Vijay Chaudhary was understandably shy.
A sophomore in the math department at Howard University, Chaudhary faced an intimidating audience of high-level mathematicians and data-science researchers at CCICADA’s 7th Annual Research Retreat in April 2016. He was one of four panelists who discussed CCICADA’s education accomplishments.
Speaking in a soft voice that had people leaning forward in their seats, Chaudhary summed up his experience with CCICADA’s 2015 Research Experience for Undergraduates in a few short words: “Last year was like Research 101.”
This was his modest way of saying that he had played a starring role in a research project of national significance at Rutgers University on the reliability of walkthrough metal detectors. His mentor on that project, CCICADA post-doctoral associate Christie Nelson, quickly chimed in: “He did a great job for me. We are getting his work published.”
Chaudhary is a recent example of scores of students with five minority-serving institutions (MSIs) like Howard who have received guidance, research experience, and financial support from CCICADA. This support has been underwritten with grants from the US Department of Homeland Security (DHS). Educating the next generation of homeland security researchers is a mission of great importance to CCICADA and DHS.
Dr. Abdul-Aziz Yakubu is a mathematics professor at Howard University who has watched a parade of his students advance in their academic and professional careers with help from CCICADA and its sister organization DIMACS.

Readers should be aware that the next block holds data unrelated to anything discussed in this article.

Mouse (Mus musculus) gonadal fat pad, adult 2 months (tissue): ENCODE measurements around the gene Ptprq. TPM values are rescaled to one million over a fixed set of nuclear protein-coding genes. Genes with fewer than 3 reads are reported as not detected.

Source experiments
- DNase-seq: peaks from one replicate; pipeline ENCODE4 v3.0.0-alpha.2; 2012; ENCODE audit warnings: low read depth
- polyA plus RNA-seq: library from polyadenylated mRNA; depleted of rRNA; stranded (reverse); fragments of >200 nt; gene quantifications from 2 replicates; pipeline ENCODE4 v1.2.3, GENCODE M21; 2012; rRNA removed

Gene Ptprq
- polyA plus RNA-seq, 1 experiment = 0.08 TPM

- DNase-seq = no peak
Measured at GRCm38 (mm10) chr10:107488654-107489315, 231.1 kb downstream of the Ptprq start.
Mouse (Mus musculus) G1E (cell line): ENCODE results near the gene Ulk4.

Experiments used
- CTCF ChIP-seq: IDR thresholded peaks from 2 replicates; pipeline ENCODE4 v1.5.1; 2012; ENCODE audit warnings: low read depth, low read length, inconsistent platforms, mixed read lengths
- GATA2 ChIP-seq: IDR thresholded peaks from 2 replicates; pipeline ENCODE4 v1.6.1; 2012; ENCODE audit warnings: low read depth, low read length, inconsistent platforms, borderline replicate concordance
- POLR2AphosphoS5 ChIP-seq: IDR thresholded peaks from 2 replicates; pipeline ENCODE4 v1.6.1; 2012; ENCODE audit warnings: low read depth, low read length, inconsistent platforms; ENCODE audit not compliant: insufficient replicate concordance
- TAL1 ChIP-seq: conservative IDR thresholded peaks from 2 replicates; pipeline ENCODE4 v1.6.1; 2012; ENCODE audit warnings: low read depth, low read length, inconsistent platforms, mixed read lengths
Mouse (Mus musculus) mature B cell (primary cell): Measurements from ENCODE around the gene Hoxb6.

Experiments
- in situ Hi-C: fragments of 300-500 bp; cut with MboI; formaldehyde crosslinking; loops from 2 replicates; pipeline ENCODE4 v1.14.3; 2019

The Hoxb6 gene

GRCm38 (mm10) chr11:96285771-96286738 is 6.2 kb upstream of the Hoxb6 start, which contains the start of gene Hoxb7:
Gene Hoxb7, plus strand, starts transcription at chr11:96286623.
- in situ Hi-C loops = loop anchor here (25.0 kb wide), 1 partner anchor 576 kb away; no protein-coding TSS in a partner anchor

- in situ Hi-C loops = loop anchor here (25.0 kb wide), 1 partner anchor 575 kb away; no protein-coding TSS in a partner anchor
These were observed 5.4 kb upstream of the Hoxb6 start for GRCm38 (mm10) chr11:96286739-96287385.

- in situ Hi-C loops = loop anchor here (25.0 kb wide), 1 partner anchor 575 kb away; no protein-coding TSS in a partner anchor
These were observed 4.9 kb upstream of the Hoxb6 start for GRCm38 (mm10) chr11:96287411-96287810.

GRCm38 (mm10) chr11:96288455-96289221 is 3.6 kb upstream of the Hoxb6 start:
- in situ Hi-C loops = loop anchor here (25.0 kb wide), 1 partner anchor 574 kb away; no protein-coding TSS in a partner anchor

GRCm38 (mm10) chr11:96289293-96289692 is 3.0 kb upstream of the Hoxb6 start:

CCICADA has “exceeded my expectations” as a “reliable research and educational resource for our students and faculty members,” Yakubu said, adding, “Thanks to CCICADA my students and I now have a funded research and educational interest in bio-surveillance and disease dynamics.”
Two other students who have benefited recently from CCICADA’s support, expertise and connections are Nourridine Siewe, who this year received his PhD in mathematics from Howard; and Roshil Paudyal, who graduated this year from Howard’s Mathematics Department.
On a scale of 1-5, Siewe gives CCICADA a “5,” saying: “My experience with Howard University/CCICADA has influenced my academic work and future career in the most positive way.”
PhD and Post-Doc Success
He said this support was critical to his success in obtaining his PhD and to the recent publication of a co-authored research paper in the Journal of Mathematical Biosciences, titled: Immune Response to Infection by Leishmania: A Mathematical Model. Leishmaniasis is a parasitical, tropical disease spread by the bite of sand fleas that causes ulcers of the skin, mouth, and nose. It can be horribly disfiguring.
Most importantly at this stage of Nourridine’s career, the Howard/CCICADA support and connections have landed him an enviable position as a two-year, post-doctoral associate with The National Institute for Mathematical and Biological Synthesis (NIMBioS), an international research collaborative that investigates solutions to problems in the life sciences.
“He is the first PhD student in the Mathematics Department of Howard University to obtain such a post-doc at a national institute,” professor Yakubu said proudly.
Yakubu is also proud of Paudyal, who was one of the first Howard University undergraduate students to participate in CCICADA’s annual Research Experience for Undergraduates. The Center’s guidance and support has helped Paudyal find a promising path to a PhD.